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Ipswich man spared jail for selling and supplying of fake viagra and abortion pills over internet

PUBLISHED: 09:27 12 June 2015

Man spared jail over internet counterfeit medicine scam

Man spared jail over internet counterfeit medicine scam

A 29-year-old Ipswich man who sold and supplied counterfeit medicines online including fake Viagra and abortion pills has been spared jail.

Dmitrij Selkov, of Copperfield Road, on the Triangle Estate, was given a 12-month prison term - suspended for two years - when he appeared before Southwark Crown Court.

Selkov, formerly of Handford Road, was arrested in a raid in Ipswich which attracted national media coverage in January last year.

The swoop occurred after the Medicines and Healthcare Products Regulatory Agency (MRHA) launched an inquiry into potentially dangerous counterfeit drugs being sold through the internet.

The pills Selkov - a Russian national - sold were imported from former Soviet Union countries and India.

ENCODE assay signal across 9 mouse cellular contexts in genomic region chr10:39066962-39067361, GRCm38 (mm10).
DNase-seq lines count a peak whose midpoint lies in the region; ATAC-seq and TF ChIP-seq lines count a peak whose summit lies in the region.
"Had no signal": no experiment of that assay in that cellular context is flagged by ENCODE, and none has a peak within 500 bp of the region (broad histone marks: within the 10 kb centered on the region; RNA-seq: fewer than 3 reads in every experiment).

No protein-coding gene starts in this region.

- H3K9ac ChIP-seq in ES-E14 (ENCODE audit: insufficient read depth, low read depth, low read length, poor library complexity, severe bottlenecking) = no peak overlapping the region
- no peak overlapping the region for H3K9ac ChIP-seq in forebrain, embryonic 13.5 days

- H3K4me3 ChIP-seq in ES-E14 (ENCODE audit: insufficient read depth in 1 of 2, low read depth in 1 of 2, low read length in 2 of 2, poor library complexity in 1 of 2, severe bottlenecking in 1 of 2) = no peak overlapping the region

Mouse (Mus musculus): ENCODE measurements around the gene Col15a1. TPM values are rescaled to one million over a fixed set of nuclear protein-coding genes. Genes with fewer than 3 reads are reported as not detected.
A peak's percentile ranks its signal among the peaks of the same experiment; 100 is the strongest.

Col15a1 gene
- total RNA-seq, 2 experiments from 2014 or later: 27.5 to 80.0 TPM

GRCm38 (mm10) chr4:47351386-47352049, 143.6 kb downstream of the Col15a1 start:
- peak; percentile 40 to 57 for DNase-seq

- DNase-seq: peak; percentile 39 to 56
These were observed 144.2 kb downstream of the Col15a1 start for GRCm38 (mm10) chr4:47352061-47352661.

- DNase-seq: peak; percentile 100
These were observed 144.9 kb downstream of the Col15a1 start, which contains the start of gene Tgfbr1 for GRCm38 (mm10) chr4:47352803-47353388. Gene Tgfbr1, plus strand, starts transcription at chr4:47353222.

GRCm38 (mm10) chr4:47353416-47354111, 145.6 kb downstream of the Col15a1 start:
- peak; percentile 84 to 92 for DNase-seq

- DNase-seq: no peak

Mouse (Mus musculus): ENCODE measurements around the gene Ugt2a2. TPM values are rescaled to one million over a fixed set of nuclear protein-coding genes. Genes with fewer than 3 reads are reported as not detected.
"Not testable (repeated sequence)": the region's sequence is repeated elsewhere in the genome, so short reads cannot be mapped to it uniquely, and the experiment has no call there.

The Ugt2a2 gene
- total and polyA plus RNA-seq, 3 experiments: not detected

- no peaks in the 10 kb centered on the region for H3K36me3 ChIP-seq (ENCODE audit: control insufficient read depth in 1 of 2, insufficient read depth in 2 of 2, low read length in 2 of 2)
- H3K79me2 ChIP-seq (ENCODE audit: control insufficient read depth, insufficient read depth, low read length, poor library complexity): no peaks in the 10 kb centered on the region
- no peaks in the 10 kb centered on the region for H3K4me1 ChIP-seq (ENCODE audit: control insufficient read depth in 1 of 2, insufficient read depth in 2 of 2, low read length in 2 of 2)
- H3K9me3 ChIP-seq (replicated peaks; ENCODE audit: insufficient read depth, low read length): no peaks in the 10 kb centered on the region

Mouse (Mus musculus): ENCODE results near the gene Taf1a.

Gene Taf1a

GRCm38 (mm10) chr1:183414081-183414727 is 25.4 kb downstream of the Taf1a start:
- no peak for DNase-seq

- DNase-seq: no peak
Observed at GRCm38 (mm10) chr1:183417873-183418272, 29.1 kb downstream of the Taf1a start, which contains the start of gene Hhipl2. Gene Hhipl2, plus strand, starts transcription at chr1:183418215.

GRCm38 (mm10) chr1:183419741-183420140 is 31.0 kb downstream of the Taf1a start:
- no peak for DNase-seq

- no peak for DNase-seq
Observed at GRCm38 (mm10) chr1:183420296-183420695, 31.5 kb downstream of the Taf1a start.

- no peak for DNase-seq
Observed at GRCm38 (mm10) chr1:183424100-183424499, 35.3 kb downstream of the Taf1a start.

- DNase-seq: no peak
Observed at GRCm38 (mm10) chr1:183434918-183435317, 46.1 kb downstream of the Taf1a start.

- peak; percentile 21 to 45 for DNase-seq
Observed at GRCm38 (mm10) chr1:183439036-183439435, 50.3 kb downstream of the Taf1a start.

Among the medicines Selkov was found to have supplied were counterfeit versions of erectile dysfunction medication, such as Viagra.

He had also supplied Misoprostol - an abortifacient for use in legal terminations - which is required by law to be supplied through a UK registered facility, such as a hospital or clinic.

After Selkov’s sentencing Alastair Jeffrey, MHRA Head of Enforcement, said: “A number of the medicines supplied were counterfeit. As these products are not supplied through the legal supply chain, their quality and safety cannot be assured.

“Many have been found to contain too much or too little active ingredient. Some have none at all.

“At worst, they can contain dangerous adulterants which have potentially very serious consequences for patients.

“Mr Selkov committed crimes with scant regard for the health of his customers - his motivation was profit”.

The court ordered all the medicines to be destroyed.

There are strict legal controls in place on medicines in the UK; including requirements for their manufacture, distribution, retail sale and advertising.

Medicines are not ordinary consumer goods and have a potential to harm patients, as well as cure them.

Consequently, their supply to patients, particularly in relation to medicines which are “prescription only” and “pharmacy only supply”, is subject to some restrictions and supply without medical supervision can be dangerous.

Selkov pleaded guilty last month to an offence contrary to Section 9(1) of the Fraud Act 2006.

This entails participating in a fraudulent business carried on as a sole trader.

In addition to his suspended sentence Selkov was ordered to pay a £1,000 fine and costs of £1,500.

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